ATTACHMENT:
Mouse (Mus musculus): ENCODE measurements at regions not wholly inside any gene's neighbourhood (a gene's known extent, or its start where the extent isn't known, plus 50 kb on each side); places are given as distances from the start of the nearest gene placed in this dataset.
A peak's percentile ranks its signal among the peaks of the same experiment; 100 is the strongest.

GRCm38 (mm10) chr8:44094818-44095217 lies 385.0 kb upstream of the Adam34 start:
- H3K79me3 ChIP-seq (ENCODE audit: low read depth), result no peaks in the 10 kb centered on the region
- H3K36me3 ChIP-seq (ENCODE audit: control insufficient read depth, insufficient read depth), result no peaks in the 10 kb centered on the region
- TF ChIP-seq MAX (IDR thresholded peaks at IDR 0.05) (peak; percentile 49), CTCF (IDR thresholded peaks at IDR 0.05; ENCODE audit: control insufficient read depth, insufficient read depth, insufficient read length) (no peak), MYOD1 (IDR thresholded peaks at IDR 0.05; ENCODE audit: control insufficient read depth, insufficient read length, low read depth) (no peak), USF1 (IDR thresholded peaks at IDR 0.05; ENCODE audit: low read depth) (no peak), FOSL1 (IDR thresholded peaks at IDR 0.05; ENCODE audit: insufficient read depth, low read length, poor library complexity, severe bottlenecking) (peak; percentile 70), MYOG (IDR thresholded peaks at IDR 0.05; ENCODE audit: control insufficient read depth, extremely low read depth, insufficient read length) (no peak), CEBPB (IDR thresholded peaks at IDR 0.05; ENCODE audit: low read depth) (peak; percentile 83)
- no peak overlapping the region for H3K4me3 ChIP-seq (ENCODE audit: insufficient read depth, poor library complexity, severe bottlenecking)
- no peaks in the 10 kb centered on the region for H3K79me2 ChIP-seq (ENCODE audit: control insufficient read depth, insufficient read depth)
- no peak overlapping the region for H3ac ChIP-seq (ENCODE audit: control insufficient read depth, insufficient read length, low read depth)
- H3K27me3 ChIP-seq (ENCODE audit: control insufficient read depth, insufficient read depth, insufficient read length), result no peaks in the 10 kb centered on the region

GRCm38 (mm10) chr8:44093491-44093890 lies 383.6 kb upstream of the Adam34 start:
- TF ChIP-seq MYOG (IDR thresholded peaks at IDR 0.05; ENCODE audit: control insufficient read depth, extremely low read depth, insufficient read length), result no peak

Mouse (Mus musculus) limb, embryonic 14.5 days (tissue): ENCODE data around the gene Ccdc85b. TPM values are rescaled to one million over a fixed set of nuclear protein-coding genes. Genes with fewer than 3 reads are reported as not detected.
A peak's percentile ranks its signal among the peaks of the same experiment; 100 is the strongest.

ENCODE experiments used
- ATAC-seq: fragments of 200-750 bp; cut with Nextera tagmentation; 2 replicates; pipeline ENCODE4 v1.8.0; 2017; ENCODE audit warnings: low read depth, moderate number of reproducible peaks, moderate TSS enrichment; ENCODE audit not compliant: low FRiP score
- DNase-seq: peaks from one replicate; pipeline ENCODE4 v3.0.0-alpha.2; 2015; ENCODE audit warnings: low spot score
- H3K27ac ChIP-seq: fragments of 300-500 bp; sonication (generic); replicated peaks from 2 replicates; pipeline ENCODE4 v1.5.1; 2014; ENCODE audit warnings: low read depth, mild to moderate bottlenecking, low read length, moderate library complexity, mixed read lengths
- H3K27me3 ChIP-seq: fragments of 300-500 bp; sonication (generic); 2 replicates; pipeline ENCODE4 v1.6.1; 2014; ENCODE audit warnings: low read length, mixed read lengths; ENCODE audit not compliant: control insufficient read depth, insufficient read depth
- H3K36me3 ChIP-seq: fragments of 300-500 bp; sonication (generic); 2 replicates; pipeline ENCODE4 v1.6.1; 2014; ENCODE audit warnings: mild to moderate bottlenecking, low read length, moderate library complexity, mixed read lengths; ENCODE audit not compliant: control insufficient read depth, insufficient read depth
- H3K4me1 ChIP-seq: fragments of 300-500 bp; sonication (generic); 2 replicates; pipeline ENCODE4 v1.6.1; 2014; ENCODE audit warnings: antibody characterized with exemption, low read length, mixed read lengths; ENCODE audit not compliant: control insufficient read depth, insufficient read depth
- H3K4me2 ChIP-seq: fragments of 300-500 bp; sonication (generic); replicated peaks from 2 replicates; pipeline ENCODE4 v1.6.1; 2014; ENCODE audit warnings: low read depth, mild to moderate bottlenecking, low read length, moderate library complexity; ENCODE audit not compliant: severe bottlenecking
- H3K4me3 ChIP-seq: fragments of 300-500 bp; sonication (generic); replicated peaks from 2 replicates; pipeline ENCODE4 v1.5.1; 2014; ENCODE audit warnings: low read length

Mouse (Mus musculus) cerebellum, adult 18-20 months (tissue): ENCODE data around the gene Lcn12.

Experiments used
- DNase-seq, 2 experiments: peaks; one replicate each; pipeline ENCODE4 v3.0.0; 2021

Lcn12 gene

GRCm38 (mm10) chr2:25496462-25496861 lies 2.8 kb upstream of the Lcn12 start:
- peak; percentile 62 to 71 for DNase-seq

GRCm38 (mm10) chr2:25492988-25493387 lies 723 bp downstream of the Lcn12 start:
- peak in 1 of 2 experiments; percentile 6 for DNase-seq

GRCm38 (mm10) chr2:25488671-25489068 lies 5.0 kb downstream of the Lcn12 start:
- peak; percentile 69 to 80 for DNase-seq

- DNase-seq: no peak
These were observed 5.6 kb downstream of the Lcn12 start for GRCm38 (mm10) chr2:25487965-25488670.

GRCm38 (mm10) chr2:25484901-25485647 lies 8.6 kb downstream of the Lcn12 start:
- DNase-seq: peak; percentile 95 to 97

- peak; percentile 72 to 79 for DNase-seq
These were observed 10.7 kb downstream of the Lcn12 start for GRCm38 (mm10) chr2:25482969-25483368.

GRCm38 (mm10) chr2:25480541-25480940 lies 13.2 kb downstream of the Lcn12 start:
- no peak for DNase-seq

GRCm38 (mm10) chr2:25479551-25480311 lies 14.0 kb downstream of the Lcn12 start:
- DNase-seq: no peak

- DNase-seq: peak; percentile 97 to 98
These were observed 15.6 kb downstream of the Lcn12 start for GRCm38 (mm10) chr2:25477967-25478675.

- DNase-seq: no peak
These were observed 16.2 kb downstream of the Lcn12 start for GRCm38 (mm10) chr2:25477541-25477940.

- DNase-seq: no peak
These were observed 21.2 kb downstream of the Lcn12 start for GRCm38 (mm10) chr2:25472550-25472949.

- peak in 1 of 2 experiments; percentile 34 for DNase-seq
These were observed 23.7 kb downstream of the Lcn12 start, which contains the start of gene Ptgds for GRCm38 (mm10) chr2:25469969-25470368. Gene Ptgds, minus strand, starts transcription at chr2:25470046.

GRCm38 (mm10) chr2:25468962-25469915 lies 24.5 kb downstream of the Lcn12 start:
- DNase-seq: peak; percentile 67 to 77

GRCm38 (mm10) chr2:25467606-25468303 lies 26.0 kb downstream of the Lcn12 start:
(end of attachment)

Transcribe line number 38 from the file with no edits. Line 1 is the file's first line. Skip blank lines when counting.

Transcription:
- peak; percentile 72 to 79 for DNase-seq